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Ned's Notes

Good attendees learn from the speaker; this week I was reminded that good speakers learn from their audience. The NJDOTNet ( group was fun (My thanks to Jess Chadwick for the invite!), a lot of sharp, involved people (and one wise-aleck to keep things interesting).

NJDOTNet’s feedback shows I need to clarify a number of points. They are the relationship between the iterative development process and test case selection, the recommended number of asserts per test, and the relationship between BDD and analysis.

Iterative development (Red, Green, Refactor) is a process for developing code; it has no bearing on the choice of test cases. Red means write a failing test, ensuring the test can catch failures, that is test your test. Green means make the test pass, as ugly as you need to be. Refactor means clean up, so you can move on to the next feature. As a participant pointed out, it is possible to regress the system such that a test always passes, still I think it more likely to initially write a test which can never fail.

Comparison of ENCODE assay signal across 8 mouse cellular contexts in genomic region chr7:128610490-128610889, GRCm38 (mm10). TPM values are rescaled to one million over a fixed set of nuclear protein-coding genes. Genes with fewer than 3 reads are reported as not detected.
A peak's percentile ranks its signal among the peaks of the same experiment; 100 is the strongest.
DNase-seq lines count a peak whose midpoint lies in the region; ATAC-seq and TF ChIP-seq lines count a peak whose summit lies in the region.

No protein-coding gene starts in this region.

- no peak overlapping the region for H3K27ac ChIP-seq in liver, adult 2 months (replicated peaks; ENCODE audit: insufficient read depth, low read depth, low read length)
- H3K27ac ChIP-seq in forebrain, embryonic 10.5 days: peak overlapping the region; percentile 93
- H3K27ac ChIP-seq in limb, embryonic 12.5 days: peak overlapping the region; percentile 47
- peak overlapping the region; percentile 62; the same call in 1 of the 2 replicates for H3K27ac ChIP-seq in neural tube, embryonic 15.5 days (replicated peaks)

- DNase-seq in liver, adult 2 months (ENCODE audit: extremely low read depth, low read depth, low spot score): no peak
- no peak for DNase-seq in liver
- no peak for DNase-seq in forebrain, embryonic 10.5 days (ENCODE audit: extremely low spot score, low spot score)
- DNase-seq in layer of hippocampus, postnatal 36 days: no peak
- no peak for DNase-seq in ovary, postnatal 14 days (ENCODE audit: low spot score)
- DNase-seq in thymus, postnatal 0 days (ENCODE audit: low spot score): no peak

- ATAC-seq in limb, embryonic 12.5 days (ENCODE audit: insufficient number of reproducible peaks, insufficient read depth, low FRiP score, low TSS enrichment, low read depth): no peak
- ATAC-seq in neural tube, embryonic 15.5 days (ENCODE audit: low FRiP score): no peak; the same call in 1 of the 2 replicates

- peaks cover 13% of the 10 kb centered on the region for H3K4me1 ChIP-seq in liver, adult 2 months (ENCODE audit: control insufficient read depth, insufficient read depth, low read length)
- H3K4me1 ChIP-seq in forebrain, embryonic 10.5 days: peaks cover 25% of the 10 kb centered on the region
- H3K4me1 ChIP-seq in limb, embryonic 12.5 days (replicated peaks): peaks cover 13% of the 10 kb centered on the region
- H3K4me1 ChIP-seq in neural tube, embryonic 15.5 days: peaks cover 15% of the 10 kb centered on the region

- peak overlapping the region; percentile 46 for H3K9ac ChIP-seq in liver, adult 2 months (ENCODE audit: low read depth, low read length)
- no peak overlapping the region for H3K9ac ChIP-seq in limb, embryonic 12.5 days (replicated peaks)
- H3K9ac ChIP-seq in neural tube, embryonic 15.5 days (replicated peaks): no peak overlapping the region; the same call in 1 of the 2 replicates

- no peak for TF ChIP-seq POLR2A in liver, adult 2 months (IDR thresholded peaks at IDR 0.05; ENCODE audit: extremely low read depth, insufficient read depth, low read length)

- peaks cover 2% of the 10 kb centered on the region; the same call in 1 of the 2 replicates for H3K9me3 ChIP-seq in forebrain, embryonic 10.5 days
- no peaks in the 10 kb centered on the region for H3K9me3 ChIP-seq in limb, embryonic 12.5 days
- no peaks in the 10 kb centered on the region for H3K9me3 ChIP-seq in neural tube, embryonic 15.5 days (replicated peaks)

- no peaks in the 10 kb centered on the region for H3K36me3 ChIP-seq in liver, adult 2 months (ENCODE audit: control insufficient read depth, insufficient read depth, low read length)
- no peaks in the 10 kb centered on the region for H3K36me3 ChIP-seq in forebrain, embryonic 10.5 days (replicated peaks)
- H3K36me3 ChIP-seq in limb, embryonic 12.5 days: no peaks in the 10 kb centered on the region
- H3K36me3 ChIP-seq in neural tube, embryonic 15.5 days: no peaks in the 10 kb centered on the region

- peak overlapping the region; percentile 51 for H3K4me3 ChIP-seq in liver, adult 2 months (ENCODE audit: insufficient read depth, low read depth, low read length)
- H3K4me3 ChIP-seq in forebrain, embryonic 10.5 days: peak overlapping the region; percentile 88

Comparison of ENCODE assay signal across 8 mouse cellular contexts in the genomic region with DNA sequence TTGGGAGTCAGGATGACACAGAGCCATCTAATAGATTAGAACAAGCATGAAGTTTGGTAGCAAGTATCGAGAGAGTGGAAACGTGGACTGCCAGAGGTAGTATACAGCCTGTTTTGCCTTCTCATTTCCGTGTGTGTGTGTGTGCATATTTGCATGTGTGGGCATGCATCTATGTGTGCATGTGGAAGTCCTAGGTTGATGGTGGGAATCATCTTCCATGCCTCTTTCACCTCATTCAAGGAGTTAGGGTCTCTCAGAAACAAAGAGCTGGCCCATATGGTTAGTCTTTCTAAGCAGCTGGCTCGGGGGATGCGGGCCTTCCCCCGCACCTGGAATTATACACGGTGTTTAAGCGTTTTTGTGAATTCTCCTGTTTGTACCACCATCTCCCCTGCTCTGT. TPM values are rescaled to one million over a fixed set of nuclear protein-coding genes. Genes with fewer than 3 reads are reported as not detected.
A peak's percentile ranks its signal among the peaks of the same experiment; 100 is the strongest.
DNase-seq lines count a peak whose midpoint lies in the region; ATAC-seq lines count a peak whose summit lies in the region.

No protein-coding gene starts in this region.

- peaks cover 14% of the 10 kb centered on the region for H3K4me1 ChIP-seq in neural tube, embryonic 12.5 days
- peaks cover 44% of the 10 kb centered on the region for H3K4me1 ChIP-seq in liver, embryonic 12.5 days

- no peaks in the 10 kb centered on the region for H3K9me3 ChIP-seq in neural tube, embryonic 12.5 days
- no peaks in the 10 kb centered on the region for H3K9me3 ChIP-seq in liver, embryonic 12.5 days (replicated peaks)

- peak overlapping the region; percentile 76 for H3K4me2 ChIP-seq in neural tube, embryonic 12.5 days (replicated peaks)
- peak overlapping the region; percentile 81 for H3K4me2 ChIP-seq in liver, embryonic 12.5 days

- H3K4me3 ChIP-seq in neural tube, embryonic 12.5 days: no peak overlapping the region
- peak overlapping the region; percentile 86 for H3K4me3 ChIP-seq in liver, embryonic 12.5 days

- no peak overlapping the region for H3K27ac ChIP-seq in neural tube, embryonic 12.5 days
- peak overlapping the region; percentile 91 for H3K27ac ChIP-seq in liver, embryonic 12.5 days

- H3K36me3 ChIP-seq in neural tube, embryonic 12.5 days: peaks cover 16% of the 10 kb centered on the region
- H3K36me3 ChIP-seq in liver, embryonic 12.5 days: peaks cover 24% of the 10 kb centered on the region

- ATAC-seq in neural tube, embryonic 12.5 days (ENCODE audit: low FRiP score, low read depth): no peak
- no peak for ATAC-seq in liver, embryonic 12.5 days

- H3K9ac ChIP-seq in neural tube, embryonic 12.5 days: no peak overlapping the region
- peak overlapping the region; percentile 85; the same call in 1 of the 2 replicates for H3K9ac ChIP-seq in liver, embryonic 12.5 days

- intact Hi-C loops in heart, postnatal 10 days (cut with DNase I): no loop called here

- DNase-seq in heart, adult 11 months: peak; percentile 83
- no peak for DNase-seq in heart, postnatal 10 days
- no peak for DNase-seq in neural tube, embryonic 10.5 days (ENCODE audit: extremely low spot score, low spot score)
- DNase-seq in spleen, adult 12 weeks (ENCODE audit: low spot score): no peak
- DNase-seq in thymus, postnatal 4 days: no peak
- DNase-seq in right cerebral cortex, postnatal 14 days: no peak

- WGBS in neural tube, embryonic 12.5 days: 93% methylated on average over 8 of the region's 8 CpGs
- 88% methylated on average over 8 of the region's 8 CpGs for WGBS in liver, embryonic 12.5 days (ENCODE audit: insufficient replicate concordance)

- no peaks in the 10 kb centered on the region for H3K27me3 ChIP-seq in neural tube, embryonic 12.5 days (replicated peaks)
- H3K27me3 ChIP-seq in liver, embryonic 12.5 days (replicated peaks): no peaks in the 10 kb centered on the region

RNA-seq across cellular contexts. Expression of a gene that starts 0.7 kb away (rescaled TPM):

The TDD community recommends one assert per test to simplify debugging. Their goal is to fix a failing test in a single code, test cycle. If a test has multiple asserts then more than one assert can be broken by a given set of code changes. Since failed asserts throw an exception, a failed assert stops the test, preventing any other asserts from being evaluated. This can result in fixing one failed assert, only to find another failed assert in the same test, preventing the test from passing.

Personally, I haven’t paid too much attention to my assert count and am moreover in full agreement with the TDD community that each test must verify exactly one behavior. When I do use multiple asserts in my tests, I rely on careful choice of assertion failure messages to facilitate debugging. I’m not that concerned if I need multiple code/test cycles to fix a failing test, so long as failed asserts have informative messages. As they say, your mileage may vary.

BDD blurs the line between analysis and coding. An early discovery of the inventors of BDD, was that they were using the language of business analysts to name their tests, a very good thing! At the very least, BDD can replaced low-level design documentation with executable specifications, which are much more likely to be up to date.

Till next time.

Posted on Sunday, May 17, 2009 11:46 PM | Back to top

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